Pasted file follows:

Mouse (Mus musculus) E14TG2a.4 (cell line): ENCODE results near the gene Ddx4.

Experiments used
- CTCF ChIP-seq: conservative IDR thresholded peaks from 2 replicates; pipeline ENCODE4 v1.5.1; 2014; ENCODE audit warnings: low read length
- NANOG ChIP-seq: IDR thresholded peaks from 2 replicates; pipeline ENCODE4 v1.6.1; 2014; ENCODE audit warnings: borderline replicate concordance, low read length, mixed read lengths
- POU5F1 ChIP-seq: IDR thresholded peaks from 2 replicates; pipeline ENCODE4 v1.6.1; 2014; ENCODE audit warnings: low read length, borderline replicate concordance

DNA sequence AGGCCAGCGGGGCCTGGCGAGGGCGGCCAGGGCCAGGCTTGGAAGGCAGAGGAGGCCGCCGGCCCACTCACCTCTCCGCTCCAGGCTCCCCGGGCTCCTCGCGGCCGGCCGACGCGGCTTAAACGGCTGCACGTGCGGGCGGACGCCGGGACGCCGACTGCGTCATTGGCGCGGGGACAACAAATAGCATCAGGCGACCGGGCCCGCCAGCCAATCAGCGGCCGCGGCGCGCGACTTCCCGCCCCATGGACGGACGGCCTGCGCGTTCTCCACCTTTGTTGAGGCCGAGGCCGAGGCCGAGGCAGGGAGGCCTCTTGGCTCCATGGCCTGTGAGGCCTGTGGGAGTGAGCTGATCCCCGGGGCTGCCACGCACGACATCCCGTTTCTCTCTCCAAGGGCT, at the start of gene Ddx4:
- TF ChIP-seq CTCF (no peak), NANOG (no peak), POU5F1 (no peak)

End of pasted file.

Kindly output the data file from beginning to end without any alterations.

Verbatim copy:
Mouse (Mus musculus) E14TG2a.4 (cell line): ENCODE results near the gene Ddx4.

Experiments used
- CTCF ChIP-seq: conservative IDR thresholded peaks from 2 replicates; pipeline ENCODE4 v1.5.1; 2014; ENCODE audit warnings: low read length
- NANOG ChIP-seq: IDR thresholded peaks from 2 replicates; pipeline ENCODE4 v1.6.1; 2014; ENCODE audit warnings: borderline replicate concordance, low read length, mixed read lengths
- POU5F1 ChIP-seq: IDR thresholded peaks from 2 replicates; pipeline ENCODE4 v1.6.1; 2014; ENCODE audit warnings: low read length, borderline replicate concordance

DNA sequence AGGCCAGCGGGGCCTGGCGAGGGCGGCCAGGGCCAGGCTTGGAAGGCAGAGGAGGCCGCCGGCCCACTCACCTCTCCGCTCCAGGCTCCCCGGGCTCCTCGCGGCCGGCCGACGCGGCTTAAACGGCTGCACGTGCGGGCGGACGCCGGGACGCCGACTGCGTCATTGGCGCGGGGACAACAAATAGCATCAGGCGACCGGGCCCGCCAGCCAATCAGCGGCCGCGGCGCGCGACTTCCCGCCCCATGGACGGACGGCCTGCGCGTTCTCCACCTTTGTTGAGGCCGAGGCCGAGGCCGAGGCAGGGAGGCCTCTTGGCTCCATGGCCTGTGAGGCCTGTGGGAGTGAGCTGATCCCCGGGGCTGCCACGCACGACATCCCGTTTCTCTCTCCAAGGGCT, at the start of gene Ddx4:
- TF ChIP-seq CTCF (no peak), NANOG (no peak), POU5F1 (no peak)